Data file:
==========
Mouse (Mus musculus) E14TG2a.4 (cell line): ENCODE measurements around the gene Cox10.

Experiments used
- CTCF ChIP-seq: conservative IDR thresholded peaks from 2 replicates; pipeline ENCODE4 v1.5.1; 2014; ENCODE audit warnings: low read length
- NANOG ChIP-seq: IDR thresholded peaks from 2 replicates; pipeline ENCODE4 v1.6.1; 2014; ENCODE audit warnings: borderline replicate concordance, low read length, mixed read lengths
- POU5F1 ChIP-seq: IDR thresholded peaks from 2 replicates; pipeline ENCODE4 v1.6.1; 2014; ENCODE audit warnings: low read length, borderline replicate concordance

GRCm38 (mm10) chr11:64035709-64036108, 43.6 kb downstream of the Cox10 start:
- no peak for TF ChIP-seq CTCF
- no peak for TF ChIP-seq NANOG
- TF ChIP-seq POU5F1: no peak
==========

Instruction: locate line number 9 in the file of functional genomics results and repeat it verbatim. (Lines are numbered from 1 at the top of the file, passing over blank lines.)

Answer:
- TF ChIP-seq POU5F1: no peak